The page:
Cheers to the Beermaster!
Liisa Otama describes how discrete analyzer technology has found its way from the clinic to the beer brewing industry – and beyond.
Liisa Otama |
sponsored by Thermo Fisher Scientific
I joined Thermo Fisher Scientific somewhat unexpectedly; I needed a summer job during my university studies, and it seemed a great place to gain some experience – I was working with discrete analyzers and reagents in process engineering. I must have done something right, because I was asked to stay until the end of the year. I finished my Masters in analytical chemistry (at the University of Helsinki), and was invited back to work on another project by my previous manager at Thermo Fisher. I accepted – and I’m still here over six years later!
In those six years, discrete analyzers have changed somewhat. Notably, the new instruments have moved from the floor to the benchtop and are supported by more sophisticated software. Essentially, our discrete analyzers are based on photometric detection of analytes in disposable reaction cuvettes that are served by automated dispensing probes. The instrumentation is designed for heavy routine use in industrial applications and allows fast and accurate detection of a wide range of analytes. Indeed, our Thermo Scientific™ Gallery™ Plus Automated Photometric Analyzers are open systems, which means that customers can develop and use any reaction reagents; but our reagents come with the application itself (a fully preprogrammed automated method), which makes adoption of the system – or a new test – much easier.
From the clinic to the brewhouse
Discrete analyzers started out in clinical diagnostics. But their utility in other areas quickly became clear. Someone figured out that juices and wines could benefit from the speed and cost efficiency afforded by discrete analyzers – in addition to the increase in accuracy gained by full automation. Since that early introduction, the market has grown fast; dedicated analyzers are readily found in wineries around the world.
The beer brewing industry is a relatively new market, but once again the move to automated testing is driving gains in efficiency and accuracy. The Gallery Plus Beermaster Automated Photometric Analyzer is aimed squarely at that market and comes with methods for a range of tests, including bitterness – a key quality parameter, as all beer drinkers will know! The traditional manual test for bitterness is slow and laborious, and uses liquid-liquid extraction with isooctane, which must be disposed of properly. The Beermaster’s bitterness module, on the other hand, uses ‘green’ solid-phase extraction ahead of a fully-automated testing protocol – and performs the whole analysis in 10 minutes. Moreover, it can be conducted alongside other photometric tests, using the same small amount of sample.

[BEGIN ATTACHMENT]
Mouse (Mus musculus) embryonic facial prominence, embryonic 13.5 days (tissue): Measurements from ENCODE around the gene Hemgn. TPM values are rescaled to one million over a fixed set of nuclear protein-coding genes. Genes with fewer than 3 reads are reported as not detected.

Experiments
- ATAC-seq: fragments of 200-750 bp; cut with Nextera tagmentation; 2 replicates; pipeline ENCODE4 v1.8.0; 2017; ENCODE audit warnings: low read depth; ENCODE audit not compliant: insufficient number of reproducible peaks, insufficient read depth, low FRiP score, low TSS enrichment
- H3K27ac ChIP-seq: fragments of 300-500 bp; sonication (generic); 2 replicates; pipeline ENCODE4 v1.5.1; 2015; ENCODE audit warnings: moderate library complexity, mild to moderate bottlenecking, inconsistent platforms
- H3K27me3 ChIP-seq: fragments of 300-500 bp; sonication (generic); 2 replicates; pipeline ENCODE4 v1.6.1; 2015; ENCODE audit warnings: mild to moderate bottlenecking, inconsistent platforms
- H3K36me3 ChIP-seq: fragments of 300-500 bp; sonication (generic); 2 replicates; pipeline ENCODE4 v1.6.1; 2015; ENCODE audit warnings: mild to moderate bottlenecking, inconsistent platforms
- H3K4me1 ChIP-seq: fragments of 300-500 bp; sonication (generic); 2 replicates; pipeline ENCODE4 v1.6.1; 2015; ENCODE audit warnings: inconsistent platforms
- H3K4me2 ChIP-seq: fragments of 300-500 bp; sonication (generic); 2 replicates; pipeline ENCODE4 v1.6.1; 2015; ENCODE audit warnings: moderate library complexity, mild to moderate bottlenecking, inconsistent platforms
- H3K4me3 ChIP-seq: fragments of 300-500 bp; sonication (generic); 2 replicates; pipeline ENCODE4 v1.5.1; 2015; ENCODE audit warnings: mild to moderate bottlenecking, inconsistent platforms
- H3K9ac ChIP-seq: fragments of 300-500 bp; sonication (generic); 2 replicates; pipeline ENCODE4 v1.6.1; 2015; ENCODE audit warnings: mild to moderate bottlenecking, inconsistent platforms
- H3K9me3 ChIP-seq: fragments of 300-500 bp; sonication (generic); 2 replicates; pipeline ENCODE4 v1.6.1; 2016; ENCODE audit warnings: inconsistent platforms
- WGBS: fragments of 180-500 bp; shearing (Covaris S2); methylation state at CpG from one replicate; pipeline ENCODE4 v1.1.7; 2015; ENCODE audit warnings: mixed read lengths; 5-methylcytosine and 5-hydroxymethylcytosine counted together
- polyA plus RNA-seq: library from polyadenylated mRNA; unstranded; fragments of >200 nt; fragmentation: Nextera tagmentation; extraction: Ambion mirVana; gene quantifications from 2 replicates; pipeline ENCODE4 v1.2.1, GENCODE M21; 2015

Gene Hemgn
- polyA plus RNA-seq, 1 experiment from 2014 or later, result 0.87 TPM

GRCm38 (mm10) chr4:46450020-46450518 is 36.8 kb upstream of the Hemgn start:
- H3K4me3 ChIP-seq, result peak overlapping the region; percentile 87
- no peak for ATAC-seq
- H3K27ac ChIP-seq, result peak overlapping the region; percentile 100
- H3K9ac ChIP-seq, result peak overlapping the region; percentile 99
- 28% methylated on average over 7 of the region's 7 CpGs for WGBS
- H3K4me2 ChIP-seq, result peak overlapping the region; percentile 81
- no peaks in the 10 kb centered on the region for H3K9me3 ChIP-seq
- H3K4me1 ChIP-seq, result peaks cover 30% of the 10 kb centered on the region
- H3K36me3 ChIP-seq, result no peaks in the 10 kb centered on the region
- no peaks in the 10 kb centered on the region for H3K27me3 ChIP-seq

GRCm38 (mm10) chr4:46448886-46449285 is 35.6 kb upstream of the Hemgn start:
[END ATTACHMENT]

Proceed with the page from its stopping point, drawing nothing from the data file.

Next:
Beta-glucan concentration is another important parameter in breweries and malthouses; excessive amounts can clog process filters or impair the taste of the beer. Our unique method for rapid determination is more robust than the traditional method using fluorescence spectroscopy – and once again it’s ‘green’. The Beermaster can also determine SO2, free amino nitrogen, beer color, sugars, pH, acetaldehyde and acids quickly and accurately.
And let’s not forget one of the most important raw materials in beer production – water! Discrete analyzers have been used in water quality analysis for many years, so the Beermaster really is a feature-rich system that can be used for the complete brewing process. It’s built for breweries!
I think today’s consumers are more aware than ever. Consistency doesn’t just mean batch-to-batch for breweries, but also between sites and countries – the beer brewed in Holland must taste the same as that brewed in Nigeria, for example. It’s not just about following the ‘recipe’ – raw ingredients vary by location and by season. Taste testing is not enough and brewers are turning to chemical analyses; fast, accurate and robust measurements of key parameters – in the brewing process and the finished product – are essential.
Personally, I’m a fan of IPA beers, so anything that enables breweries to get the bitterness levels right has got to be a good thing. That said, I still think sensory testing is very important!
For more information about the Thermo Scientific Gallery discrete analyzers, visit www.thermofisher.com/discreteanalysis
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